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Arraignment
Court Placement
An arraignment is held to make sure that you understand any charges which have been brought against you, and it is also to ensure you understand any fines, penalties, or procedures that may incur from that point forward.

Arraignments are heard on Tuesdays from 9:00 am until court is adjourned. You must be signed in before 9:00 am or you will not be allowed to attend court for that day.

Pleas
At an arraignment hearing you will be allowed to enter one of three pleas.
  • Guilty - You may enter a guilty plea, which relays to the court that yes, you did what is stated and you will take whatever fine or penalty is assessed.
  • No Contest - A no contest plea is still basically an admission of guilt; however, it does allow you to explain the circumstances involved in your particular case prior to any fine or penalty being imposed. It may also remove some civil liability should there be a suit incurred over your citation.
  • Not Guilty - If you enter a not guilty plea, the court will set the matter for trial. You may be represented by an attorney. If you cannot afford one and you need an attorney, the court may appoint counsel to represent you.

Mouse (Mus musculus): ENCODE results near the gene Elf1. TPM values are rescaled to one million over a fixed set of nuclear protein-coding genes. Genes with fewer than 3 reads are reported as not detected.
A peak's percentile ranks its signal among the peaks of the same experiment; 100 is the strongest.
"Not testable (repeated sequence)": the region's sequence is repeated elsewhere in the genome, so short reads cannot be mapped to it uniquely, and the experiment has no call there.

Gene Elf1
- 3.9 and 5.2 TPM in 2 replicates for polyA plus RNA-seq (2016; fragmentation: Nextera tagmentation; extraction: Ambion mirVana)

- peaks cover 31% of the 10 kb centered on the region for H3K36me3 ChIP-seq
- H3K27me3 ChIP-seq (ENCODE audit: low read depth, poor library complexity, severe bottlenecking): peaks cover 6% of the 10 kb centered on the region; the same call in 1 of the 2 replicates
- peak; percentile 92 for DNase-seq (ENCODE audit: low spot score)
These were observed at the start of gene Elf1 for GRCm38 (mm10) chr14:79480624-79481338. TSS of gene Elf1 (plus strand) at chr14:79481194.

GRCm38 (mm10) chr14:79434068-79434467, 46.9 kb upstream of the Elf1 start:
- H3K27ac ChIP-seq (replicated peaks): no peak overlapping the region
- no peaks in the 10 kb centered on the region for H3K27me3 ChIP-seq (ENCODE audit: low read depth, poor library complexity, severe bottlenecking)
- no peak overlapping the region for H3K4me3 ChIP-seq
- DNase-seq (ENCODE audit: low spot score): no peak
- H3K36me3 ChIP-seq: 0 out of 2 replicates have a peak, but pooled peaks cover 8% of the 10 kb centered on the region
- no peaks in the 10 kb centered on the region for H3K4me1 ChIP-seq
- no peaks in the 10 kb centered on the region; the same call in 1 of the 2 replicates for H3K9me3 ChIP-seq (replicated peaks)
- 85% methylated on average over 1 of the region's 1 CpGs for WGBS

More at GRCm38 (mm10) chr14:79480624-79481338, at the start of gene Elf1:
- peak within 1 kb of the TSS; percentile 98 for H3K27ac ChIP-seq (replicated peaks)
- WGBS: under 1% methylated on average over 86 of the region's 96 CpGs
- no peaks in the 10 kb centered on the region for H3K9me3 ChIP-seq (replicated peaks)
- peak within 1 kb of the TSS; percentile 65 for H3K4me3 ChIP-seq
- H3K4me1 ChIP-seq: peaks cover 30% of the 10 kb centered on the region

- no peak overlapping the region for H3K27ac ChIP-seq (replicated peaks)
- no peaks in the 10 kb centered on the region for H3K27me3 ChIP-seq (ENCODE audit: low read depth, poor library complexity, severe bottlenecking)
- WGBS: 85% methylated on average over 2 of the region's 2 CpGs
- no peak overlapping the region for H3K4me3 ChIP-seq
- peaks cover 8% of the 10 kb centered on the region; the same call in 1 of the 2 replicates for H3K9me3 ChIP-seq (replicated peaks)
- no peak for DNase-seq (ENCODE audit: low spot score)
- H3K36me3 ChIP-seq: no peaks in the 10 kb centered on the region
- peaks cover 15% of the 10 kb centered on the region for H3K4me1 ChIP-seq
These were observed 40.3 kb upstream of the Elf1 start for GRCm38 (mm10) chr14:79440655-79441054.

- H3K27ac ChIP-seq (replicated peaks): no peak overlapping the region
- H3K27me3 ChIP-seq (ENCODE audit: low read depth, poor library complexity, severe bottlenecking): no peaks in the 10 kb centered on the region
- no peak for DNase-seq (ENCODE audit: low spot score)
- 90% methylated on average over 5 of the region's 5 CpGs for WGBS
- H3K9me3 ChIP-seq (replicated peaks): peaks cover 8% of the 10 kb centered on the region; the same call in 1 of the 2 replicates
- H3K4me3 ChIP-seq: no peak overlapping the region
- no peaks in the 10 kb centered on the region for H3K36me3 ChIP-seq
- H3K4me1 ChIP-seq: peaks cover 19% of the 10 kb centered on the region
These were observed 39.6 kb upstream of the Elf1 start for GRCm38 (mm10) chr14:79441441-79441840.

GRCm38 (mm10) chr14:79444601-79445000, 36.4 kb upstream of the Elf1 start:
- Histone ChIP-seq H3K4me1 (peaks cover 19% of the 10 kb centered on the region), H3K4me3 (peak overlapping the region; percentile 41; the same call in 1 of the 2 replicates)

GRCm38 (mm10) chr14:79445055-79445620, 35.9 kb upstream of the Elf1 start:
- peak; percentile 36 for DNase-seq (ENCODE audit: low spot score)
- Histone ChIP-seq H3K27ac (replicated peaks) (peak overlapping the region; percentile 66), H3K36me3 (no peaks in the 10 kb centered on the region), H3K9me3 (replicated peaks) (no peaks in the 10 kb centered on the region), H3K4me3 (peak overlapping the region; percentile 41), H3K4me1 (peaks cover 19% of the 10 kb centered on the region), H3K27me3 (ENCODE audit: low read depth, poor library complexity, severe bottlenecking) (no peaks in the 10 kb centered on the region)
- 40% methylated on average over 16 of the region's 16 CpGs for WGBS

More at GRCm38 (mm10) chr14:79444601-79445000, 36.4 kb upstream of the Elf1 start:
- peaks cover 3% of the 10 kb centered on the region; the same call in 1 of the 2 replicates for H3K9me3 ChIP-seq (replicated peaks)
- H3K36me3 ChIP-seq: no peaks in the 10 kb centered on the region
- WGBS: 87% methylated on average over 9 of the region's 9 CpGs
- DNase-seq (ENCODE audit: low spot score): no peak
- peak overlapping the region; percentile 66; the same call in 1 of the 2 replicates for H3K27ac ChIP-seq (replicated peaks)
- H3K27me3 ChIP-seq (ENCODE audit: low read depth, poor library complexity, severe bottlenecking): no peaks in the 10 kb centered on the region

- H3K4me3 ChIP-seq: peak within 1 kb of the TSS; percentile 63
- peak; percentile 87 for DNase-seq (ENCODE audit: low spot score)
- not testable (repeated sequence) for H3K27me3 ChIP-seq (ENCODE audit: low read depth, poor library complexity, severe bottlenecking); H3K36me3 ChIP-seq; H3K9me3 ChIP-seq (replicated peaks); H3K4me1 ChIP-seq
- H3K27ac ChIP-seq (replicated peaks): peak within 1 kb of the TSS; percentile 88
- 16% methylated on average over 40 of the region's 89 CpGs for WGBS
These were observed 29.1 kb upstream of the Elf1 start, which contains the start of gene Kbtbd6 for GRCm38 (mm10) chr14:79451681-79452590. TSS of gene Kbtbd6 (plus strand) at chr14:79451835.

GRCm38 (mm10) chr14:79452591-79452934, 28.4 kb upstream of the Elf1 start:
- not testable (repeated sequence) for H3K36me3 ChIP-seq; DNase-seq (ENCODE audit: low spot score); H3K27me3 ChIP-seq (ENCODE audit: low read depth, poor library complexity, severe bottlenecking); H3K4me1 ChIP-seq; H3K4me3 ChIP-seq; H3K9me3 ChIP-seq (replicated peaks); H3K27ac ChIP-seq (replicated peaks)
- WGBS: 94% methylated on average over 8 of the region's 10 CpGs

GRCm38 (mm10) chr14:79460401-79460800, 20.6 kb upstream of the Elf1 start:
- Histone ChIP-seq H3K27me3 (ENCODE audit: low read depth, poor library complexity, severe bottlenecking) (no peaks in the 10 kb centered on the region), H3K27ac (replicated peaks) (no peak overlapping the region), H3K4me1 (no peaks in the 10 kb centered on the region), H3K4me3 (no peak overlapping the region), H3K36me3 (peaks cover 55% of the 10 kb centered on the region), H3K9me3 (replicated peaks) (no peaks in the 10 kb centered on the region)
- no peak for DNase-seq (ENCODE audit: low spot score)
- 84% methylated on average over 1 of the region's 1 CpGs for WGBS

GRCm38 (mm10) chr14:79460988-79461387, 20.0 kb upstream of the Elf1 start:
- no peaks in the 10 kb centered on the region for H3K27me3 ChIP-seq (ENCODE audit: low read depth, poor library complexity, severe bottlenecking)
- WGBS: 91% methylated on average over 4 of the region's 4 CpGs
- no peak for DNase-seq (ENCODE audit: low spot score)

Show Cause 
If you are served with or mailed a show cause order, you must appear before the judge on the date stated in the show cause order. At that time, be prepared to explain to the judge why you could not obey the order, such as appearing in court on your scheduled date, as an example.

Pre-trial
The pretrial conference hearing typically takes place 30-45 days after your arraignment. It is not the actual trial, but you will be in a courtroom in front of a judge. It is an important part of the trial proceedings because at the pretrial conference the judge will give you your trial date if an agreement is not made between you as the defendant and the City prosecutor. At the pretrial conference, the City prosecutor may give you another chance to accept a plea offer.

Trial
All trials in the Municipal Court are bench trials; that is, the judge alone hears evidence and decides the case. There is no jury.

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